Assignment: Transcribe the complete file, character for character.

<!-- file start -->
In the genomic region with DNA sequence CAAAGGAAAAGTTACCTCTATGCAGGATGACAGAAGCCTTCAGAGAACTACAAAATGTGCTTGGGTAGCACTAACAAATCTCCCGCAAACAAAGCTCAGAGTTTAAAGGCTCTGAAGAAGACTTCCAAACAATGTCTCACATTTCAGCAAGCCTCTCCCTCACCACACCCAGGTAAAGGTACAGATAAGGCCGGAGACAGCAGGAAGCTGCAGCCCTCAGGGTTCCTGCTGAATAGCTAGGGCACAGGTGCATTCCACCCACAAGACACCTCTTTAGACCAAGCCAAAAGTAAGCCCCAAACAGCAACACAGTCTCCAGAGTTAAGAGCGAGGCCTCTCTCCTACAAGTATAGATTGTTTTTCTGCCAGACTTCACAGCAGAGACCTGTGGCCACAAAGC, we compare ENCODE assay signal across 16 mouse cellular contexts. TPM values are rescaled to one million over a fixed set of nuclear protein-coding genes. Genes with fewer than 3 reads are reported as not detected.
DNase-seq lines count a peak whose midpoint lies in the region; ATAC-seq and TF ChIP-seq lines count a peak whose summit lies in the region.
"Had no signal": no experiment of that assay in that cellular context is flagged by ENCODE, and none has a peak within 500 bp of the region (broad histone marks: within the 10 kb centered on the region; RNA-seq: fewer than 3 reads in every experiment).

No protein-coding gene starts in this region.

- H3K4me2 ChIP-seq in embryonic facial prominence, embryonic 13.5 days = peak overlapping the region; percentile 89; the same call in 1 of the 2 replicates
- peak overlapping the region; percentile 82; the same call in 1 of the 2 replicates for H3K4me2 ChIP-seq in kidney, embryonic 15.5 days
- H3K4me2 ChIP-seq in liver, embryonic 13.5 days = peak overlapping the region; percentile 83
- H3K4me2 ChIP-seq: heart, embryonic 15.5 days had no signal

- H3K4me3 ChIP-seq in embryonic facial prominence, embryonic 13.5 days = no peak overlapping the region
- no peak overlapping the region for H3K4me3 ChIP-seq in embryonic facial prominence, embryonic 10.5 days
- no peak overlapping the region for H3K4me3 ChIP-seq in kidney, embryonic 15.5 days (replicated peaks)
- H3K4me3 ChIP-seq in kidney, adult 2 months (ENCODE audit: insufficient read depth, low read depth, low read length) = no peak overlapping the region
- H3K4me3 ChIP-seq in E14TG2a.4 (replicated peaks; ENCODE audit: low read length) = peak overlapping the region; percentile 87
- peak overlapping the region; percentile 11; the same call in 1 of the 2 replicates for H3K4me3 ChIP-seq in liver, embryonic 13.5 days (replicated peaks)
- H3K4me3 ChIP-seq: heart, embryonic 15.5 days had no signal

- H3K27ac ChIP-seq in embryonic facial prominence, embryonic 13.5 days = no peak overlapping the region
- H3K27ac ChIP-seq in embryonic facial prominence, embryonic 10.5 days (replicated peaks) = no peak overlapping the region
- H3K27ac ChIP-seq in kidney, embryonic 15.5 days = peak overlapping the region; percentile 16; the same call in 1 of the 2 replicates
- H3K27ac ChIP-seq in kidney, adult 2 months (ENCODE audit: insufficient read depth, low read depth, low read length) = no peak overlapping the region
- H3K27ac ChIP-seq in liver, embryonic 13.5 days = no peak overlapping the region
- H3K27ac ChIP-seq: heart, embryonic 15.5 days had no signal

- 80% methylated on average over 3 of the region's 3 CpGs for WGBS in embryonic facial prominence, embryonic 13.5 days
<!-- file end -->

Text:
In the genomic region with DNA sequence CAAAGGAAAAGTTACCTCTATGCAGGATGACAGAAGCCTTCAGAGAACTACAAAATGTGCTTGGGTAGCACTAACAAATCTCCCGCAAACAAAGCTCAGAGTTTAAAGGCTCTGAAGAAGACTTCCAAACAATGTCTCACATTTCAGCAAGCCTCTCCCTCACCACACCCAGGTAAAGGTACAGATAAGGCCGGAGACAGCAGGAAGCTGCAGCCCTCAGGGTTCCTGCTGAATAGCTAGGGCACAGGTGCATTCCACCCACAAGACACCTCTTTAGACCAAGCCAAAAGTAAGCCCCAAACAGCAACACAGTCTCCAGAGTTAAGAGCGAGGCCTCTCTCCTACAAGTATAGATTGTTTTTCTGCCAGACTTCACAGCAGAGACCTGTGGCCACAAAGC, we compare ENCODE assay signal across 16 mouse cellular contexts. TPM values are rescaled to one million over a fixed set of nuclear protein-coding genes. Genes with fewer than 3 reads are reported as not detected.
DNase-seq lines count a peak whose midpoint lies in the region; ATAC-seq and TF ChIP-seq lines count a peak whose summit lies in the region.
"Had no signal": no experiment of that assay in that cellular context is flagged by ENCODE, and none has a peak within 500 bp of the region (broad histone marks: within the 10 kb centered on the region; RNA-seq: fewer than 3 reads in every experiment).

No protein-coding gene starts in this region.

- H3K4me2 ChIP-seq in embryonic facial prominence, embryonic 13.5 days = peak overlapping the region; percentile 89; the same call in 1 of the 2 replicates
- peak overlapping the region; percentile 82; the same call in 1 of the 2 replicates for H3K4me2 ChIP-seq in kidney, embryonic 15.5 days
- H3K4me2 ChIP-seq in liver, embryonic 13.5 days = peak overlapping the region; percentile 83
- H3K4me2 ChIP-seq: heart, embryonic 15.5 days had no signal

- H3K4me3 ChIP-seq in embryonic facial prominence, embryonic 13.5 days = no peak overlapping the region
- no peak overlapping the region for H3K4me3 ChIP-seq in embryonic facial prominence, embryonic 10.5 days
- no peak overlapping the region for H3K4me3 ChIP-seq in kidney, embryonic 15.5 days (replicated peaks)
- H3K4me3 ChIP-seq in kidney, adult 2 months (ENCODE audit: insufficient read depth, low read depth, low read length) = no peak overlapping the region
- H3K4me3 ChIP-seq in E14TG2a.4 (replicated peaks; ENCODE audit: low read length) = peak overlapping the region; percentile 87
- peak overlapping the region; percentile 11; the same call in 1 of the 2 replicates for H3K4me3 ChIP-seq in liver, embryonic 13.5 days (replicated peaks)
- H3K4me3 ChIP-seq: heart, embryonic 15.5 days had no signal

- H3K27ac ChIP-seq in embryonic facial prominence, embryonic 13.5 days = no peak overlapping the region
- H3K27ac ChIP-seq in embryonic facial prominence, embryonic 10.5 days (replicated peaks) = no peak overlapping the region
- H3K27ac ChIP-seq in kidney, embryonic 15.5 days = peak overlapping the region; percentile 16; the same call in 1 of the 2 replicates
- H3K27ac ChIP-seq in kidney, adult 2 months (ENCODE audit: insufficient read depth, low read depth, low read length) = no peak overlapping the region
- H3K27ac ChIP-seq in liver, embryonic 13.5 days = no peak overlapping the region
- H3K27ac ChIP-seq: heart, embryonic 15.5 days had no signal

- 80% methylated on average over 3 of the region's 3 CpGs for WGBS in embryonic facial prominence, embryonic 13.5 days